I’m sure Daniel and/or others will have YouTube videos showing this feature in action soon.

So this would mean that Flows are not nestable, correct? I try to think of cases where this would be useful and I am pretty sure they exist, but I am also drawing blanks so far. What you describe certainly(?) should be sufficient for anything that resembles the common “movement”.

OK: Let’s say I have a larger work, already organized in Flows on the movement level. Now I want to make a suite from this piece, linking several shorter passages together in new order. [begging the question: can I have more than one “full score” within one file?] If I understand Paul correctly, I cannot pull them out as Flows from the movement, since the movement is the Flow already. But could I define new Flows (on the same level as the movements), encompassing the relevant passages, and then arrange those Flows into something new? Basically: Can something be part of several flows, just as players can be common to several Flows?

Is a Flow necessarily linked to concrete timings? I see how that would be almost unavoidable for anything within one Flow; if it is built from notes and rests it has to have durations (but I could imagine interesting cases where these are strictly relational, without a tempo). However, can two Flows exist within the same file and have no temporal relation towards each other? Or does each flow have a defined start and end moment defined in clock time?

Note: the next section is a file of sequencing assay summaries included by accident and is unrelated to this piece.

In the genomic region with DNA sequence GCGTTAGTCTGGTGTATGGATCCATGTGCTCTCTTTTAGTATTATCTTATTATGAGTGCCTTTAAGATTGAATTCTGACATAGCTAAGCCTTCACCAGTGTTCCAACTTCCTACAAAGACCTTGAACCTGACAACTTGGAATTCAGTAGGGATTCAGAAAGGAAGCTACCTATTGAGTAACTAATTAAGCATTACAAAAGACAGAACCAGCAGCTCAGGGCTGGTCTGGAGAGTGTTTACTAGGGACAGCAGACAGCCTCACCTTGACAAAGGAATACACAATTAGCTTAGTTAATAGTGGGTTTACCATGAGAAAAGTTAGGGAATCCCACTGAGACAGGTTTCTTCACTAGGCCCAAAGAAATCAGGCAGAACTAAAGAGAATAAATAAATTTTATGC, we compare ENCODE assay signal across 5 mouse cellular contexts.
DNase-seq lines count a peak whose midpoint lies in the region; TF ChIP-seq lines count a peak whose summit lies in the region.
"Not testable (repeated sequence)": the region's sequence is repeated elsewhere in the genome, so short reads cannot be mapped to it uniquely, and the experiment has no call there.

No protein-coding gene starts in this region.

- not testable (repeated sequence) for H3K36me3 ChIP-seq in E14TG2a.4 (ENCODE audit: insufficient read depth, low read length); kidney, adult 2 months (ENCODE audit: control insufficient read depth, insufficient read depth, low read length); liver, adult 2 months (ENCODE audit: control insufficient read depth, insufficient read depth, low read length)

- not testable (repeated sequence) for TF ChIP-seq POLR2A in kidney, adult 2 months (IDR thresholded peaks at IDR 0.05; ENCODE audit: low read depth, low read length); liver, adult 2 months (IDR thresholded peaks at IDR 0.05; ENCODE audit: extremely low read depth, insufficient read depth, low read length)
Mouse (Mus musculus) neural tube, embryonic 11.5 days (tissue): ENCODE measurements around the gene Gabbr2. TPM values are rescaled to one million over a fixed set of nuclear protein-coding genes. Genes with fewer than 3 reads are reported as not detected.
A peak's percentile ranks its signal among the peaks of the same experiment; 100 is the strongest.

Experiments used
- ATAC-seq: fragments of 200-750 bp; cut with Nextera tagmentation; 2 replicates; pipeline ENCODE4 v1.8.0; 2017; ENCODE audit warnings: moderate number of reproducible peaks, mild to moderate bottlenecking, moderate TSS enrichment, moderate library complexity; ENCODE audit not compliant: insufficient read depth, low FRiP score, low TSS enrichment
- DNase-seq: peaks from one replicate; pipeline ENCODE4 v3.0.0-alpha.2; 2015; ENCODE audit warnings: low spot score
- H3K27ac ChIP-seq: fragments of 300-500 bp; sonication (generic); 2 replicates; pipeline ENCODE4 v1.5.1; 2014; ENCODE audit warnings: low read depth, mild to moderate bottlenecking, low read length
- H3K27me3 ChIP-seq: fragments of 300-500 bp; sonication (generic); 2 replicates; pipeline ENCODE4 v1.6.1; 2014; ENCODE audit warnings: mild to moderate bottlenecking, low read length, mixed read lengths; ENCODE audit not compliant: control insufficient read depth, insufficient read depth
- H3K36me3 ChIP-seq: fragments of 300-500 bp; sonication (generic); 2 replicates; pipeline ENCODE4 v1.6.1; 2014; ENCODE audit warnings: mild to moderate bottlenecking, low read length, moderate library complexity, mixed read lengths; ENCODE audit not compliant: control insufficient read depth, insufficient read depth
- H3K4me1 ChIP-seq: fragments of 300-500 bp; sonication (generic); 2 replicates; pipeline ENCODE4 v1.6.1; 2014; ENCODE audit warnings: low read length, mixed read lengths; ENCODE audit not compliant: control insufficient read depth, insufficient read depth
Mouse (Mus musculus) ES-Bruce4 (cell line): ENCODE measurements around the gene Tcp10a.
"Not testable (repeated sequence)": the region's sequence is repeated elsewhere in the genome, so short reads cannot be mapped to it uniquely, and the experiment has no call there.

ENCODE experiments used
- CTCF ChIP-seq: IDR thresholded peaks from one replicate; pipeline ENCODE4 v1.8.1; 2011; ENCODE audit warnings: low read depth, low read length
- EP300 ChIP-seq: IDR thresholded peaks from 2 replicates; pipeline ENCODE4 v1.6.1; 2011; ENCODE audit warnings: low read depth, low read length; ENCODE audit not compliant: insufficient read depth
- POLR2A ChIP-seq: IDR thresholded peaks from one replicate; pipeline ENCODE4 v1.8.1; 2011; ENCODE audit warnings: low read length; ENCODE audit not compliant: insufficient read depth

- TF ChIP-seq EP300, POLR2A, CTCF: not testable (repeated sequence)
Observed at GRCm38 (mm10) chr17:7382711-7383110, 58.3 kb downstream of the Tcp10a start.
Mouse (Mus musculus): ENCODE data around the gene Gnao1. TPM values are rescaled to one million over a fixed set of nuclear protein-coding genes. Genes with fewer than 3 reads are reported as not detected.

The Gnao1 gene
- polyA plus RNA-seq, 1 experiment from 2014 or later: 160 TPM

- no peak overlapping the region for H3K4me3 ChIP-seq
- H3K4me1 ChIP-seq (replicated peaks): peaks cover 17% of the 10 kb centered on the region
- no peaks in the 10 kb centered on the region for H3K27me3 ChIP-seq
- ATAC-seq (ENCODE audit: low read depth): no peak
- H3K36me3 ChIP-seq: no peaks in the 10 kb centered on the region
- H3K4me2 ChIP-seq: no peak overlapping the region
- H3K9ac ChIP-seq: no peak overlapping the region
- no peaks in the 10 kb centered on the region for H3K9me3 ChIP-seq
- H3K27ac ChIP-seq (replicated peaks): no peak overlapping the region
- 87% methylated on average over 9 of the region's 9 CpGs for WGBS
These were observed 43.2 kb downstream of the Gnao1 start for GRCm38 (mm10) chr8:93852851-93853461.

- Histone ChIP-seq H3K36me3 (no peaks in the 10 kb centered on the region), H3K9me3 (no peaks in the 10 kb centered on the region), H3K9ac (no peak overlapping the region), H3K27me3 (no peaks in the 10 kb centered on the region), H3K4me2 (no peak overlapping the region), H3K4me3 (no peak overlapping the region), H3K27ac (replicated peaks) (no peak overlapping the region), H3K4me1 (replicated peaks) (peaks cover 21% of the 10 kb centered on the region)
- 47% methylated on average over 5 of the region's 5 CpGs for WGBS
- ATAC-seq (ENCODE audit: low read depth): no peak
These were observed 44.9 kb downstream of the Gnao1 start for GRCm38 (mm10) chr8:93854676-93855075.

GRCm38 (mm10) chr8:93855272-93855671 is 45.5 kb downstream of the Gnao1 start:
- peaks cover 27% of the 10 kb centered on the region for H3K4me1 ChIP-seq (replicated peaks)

Also, can I reuse Flows or will they always be single instances? Taking Paul’s example of using very short Flows for explanatory purposes: Can I compile a exhaustive collection of snippets to explain extended techniques notation at the start of a score and then, at the start of a new movement, compile a smaller list reusing just the notations relevant to the movement?


Which makes me think what the more suitable way for the understanding of Flows might be: is the Flow concept predominantly a solution to problems of music modelling or to problems in laying out materials?

Woah, so many questions! Great to see the concepts sparking some interest :smiley:

Correct.

OK: Let’s say I have a larger work, already organized in Flows on the movement level. Now I want to make a suite from this piece, linking several shorter passages together in new order. [begging the question: can I have more than one “full score” within one file?] If I understand Paul correctly, I cannot pull them out as Flows from the movement, since the movement is the Flow already. But could I define new Flows (on the same level as the movements), encompassing the relevant passages, and then arrange those Flows into something new? Basically: Can something be part of several flows, just as players can be common to several Flows?